Earlier this year I hosted a Blind Brunello tasting featuring three current vintage wines.  Immediately that got me thinking of doing a similar tasting of Brunello’s neighbor, Vino Nobile di Montepulciano. 
Vino Nobile has long been championed as the equal of Brunello.  My tastings in the past have not borne this out.  Market factors,  most Vino Nobile are about $20-25, don’t bear this out.  This tasting, once again, did nothing to change this perception.   
Vino Nobile is made in and around the vineyards of the Tuscan hilltop town,  Montepulciano.  By law, it must be made from a mimimum of 70% Sangiovese, known locally by the clonal name, Prugnolo Gentile.  The balance of the wine may be Canaiolo or other local red grapes.   
We had three 2008 Vino Nobile. I had acquired them all and bagged them, but did not know which wine was which. We had 5 tasters.  The wines were opened an hour before dinner, but not decanted.

Blind Vino Nobile di Montepulciano awaiting tasting

Wine 1
The first wine was medium ruby in color, with a pretty red fruit aroma. Fairly simplistic on the nose. In the mouth the wine is medium bodied, very smooth, and straightforward.  There is minimal tannic grip, and I got the sense there was an almost aqualine essence to this wine that I did not care for.  I was rather surprised as I did not expect any of the wines to show something quite that odd.  84 points.
Wine 2
Noticeably darker in the glass.  A dark, crimson, blood color.  Ahh, the aromas are there this time.  Crushed berries, sweet tobacco and earth. In the mouth, the wine is round and ripe, with good acid and tannic backbone – lots of ripe cherry fruit with sage, flowers and spices. Really wonderful and I quickly grabbed more of this.  92 points
Wine 3
The third wine fit the theme but was not served “wrapped” blind.  However, my note that follows was written without me knowing what I was drinking as the glass was handed to me with instructions to “try this”.  The wine boasted a deep ruby color and a forward aroma of sweet berry fruit tinged with slight vanilla and dried herbs.  In the mouth the wine is medium bodied, with a solid core of cherry fruit, good acidity and balance. It’s slightly one dimensional but has more personality than #1.  It does not have the intensity or complexity of #2.  I thought maybe I was being tricked, but was pretty confident this was the third wine.  90 points.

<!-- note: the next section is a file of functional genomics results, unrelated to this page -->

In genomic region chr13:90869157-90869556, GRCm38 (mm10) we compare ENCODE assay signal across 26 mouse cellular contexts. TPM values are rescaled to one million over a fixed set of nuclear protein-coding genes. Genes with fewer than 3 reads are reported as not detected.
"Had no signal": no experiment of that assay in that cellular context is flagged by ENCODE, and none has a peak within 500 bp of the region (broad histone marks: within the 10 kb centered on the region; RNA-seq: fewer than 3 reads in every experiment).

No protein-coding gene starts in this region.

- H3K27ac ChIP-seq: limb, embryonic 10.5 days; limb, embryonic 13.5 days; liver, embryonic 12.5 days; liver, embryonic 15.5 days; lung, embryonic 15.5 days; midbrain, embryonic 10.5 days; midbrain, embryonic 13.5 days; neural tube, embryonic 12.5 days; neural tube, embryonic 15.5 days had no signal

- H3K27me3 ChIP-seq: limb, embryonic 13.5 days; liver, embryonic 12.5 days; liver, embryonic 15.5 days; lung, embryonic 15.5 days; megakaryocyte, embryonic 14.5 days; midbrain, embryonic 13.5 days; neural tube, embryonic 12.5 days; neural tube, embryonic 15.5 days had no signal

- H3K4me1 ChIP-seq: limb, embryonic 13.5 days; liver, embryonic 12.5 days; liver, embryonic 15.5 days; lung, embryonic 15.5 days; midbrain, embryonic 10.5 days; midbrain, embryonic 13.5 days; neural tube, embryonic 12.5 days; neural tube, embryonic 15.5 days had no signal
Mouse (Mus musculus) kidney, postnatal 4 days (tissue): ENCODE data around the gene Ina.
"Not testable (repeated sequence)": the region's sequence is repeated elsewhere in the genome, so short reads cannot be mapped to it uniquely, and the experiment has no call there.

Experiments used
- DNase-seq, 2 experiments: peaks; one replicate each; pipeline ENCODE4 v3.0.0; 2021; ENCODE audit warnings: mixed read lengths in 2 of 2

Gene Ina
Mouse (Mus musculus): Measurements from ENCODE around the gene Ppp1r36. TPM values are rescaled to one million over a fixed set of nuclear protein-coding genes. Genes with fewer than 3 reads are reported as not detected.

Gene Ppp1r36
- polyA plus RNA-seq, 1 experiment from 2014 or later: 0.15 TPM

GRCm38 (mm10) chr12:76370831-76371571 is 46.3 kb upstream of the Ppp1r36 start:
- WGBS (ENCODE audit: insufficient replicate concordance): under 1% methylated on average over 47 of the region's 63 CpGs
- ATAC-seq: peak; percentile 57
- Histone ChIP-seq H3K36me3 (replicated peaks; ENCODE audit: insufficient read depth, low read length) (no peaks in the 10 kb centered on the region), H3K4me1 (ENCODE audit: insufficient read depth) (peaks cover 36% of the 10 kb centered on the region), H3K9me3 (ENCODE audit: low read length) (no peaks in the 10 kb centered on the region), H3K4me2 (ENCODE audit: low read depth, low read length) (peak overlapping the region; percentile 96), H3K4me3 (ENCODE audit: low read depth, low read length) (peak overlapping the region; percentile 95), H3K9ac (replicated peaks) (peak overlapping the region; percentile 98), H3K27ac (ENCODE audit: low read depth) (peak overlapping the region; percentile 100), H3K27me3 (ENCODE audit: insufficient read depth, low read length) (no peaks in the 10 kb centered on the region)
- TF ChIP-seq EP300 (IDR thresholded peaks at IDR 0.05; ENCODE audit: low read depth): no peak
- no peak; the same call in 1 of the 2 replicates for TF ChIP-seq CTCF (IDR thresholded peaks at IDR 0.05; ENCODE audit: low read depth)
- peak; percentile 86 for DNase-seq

The Reveal
The wines were revealed as follows:
Wine #1:  2008 Fattoria del Cerro Vino Nobile
Wine #2:  2008 Poliziano Vino Nobile
Wine #3:  2008 Avignonesi Vino Nobile
I was very disappointed with the Fattoria del Cerro having liked the 2004 vintage a great deal. I have to say however, it was preferred to the Poliziano by 3 out of the 5 tasters with the explanation that it seemed “smoother” and “less aggressive”.  That wasn’t an issue for me – it was that aquarium like quality on the palate that really detracted for me.  The Poliziano was outstanding. It was the most complex and the ripest wine with great Tuscan character. The Avignonesi was steady and delicious. It’s never let me down, but didn’t quite reach the heights of the Poliziano in this tasting. 
Blind tastings are always humbling and while 2008 wasn’t the greatest vintage, I think these wines are well representative of what Vino Nobile is.  All three retail in the area of $22-$25 with the Poliziano clocking in as the most expensive of the three – but not by much. 

Poliziano & Fattoria Del Cerro Vino Nobile di Montepulciano

Avignonesi Vino Nobile di Montepulciano

The bottom line?  I will surely buy more of the Poliziano and the Avignonesi.  They represent Tuscany well and are good wines to drink while better vintages of Sangiovese mature in the cellar.  As for the Fattoria del Cerro, I emerge a bit cautious after this and will perhaps limit trying this wine to only the better vintages.   
Vino Nobile may be a value compared to it’s cousin Brunello, but that’s the only place where the wines beat it’s hilltop neighbor.  On complexity, intensity, ageability and even wow factor, they simply are not on the same level.  As Brunello is a world class wine, this isn’t really a knock on Vino Nobile.  They are deserving of  occupying a corner in your cellar – and for me, that’s something I should remedy in the near future.


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